Sprint Canada

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Sprint Canada
Industry Telecommunications
Fate Acquired and merged
Successor Rogers Telecom
Founded 1993 (1993)
Defunct 2005 (2005)
Area served
Services landline, long distance, dial-up Internet access, email, GSM (via Fido)

Sprint Canada was a Canadian telecommunications service provider from 1993 to 2005, when it was acquired by Rogers Communications. Sprint offered both residential and business services. It was a key company in the long distance wars of Canada.[1]


U.S.-based Sprint Corporation entered the Canadian market in the early 1990s as a reseller of bulk long-distance telephone lines that it bought from domestic companies. Under Canadian foreign ownership regulations, Sprint could not open its own network. In 1993, Sprint entered into a strategic alliance with Call-Net Enterprises, a Canadian long-distance service, and bought 25 percent of the company. Call-Net’s long-distance service was re-named “Sprint Canada”, and expanded to include landline and internet services. In a partnership with Fido Solutions, it offered wireless services. In 2005, Call-Net and Sprint Canada’s 600,000 customers (including 31,000 wireless subscribers) were acquired by Rogers Communications.[2]


Sprint Canada charged a system access fee for all of its services. The home phone, long distance and Internet services each had a $4.25 fee, while the Sprint and Fido bundles have a $6.95 fee.[3] For clarity purposes, prices stated in this article already include such fees.

Landline phone[edit]

Both traditional and VoIP landline phones were available.

Long distance[edit]

Sprint Canada's flagship product was its long distance. It was available landline and mobile phones. The rates at the time were very competitive and challenged Bell Canada's monopoly.

Internet access[edit]

Multiple dial-up Internet access options were available for Sprint Canada customers. Both time-limited and unlimited plans were available. "THE MOST online Basic Unlimited" had a cost of $23.20 per month and included a single email address. For an additional $3, one could upgrade to "THE MOST online XTRA", which included Internet call waiting and four additional email addresses. This allowed the customer to answer calls while surfing online.[4]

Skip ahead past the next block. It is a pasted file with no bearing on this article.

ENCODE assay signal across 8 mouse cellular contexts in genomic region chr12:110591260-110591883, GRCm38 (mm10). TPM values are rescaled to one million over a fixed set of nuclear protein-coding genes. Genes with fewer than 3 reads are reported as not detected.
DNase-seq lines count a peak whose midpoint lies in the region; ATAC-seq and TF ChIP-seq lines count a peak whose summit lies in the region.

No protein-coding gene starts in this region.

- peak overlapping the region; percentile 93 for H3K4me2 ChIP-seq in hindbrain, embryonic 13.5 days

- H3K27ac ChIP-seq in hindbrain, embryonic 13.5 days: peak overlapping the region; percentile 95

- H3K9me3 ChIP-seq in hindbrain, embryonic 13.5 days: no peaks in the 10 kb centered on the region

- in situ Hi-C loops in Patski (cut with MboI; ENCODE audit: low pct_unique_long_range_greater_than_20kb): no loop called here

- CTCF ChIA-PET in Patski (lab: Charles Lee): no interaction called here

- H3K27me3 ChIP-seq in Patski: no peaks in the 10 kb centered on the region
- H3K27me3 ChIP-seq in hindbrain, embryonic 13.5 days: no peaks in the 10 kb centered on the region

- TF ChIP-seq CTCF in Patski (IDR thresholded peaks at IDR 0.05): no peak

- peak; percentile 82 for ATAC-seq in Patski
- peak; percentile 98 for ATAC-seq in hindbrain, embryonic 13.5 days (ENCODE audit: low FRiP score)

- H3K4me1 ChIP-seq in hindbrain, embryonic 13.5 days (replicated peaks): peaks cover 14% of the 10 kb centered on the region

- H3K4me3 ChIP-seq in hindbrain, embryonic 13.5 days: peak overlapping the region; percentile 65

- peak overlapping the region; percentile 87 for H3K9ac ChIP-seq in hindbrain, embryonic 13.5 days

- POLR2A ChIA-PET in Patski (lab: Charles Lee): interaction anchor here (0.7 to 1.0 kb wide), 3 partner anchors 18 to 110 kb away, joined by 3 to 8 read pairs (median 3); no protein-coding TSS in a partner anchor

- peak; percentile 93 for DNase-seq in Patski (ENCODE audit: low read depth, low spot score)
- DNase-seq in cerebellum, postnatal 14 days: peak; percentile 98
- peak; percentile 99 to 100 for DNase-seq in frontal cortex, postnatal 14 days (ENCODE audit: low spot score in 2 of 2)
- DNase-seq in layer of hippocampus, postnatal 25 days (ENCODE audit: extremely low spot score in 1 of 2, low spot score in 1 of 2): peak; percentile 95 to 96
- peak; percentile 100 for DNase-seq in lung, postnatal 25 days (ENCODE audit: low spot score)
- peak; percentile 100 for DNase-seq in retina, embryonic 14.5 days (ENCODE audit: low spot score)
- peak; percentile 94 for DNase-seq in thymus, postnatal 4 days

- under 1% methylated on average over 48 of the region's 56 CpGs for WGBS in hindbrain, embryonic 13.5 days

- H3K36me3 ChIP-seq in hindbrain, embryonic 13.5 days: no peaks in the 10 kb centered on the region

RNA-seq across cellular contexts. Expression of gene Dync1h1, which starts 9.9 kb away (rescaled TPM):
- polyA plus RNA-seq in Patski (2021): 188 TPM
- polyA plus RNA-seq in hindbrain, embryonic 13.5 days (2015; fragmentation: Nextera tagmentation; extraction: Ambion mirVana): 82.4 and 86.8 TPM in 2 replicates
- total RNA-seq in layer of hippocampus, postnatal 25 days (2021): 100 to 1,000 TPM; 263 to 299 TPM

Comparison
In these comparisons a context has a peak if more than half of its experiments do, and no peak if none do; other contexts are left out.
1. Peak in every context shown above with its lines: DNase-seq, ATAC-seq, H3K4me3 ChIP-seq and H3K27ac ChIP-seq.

Sprint Canada had a partnership with Fido Solutions. It consisted of bundling Sprint Canada's landline phone service with Fido's wireless phone service. Sprint's long distance plans could be used on either or both phones, but Fido month minutes would be deducted for any calls made on the Fido phone.

Two monthly plans were offered, with different allowances for local wireless minutes:

  • $51.90 for 150 anytime minutes
  • $63.90 for 150 daytime minutes and 1000 evening and weekend minutes
  • $71.90 for 300 daytime minutes and 1000 evening and weekend minutes

Daytime minutes could be used from Monday to Friday between 8 am and 7 pm. Evenings and weekend minutes could be used at any time on Saturdays and Sundays. From Monday to Friday, they could only be used between midnight and 8 am, and between 7 pm and midnight.[5] If a customer has any unused minutes at the end of a month, they cannot be carried over to the next month.

All plans included call waiting, conference call and 1000 call forwarding minutes. In addition, customers could add two extra calling features at no cost: Caller ID, voicemail, or 50 sent SMS to Canada and the USA. All features could be obtained for $3/month[4]

Sprint Canada's wireless division had 31,000 customers in Q3 2005 before being acquired by Rogers Wireless.

See also[edit]


  1. ^ Don Angus. "LONG-DISTANCE WARS SPREAD TO CANADA". Advertising Age. Retrieved 8 July 2011. 
  2. ^ Post, May 18, 2013, “The short history of telecom startups in Canada”, Josh Smuel.
  3. ^ "System Access Fee". Sprint Canada. Retrieved 8 July 2011. 
  4. ^ a b "The MOST online XTRA". Sprint Canada. Retrieved 8 July 2011.  Cite error: Invalid <ref> tag; name "FidoFeatures" defined multiple times with different content (see the help page).
  5. ^ "Ultra Combo". Sprint Canada. Retrieved 8 July 2011. 

External links[edit]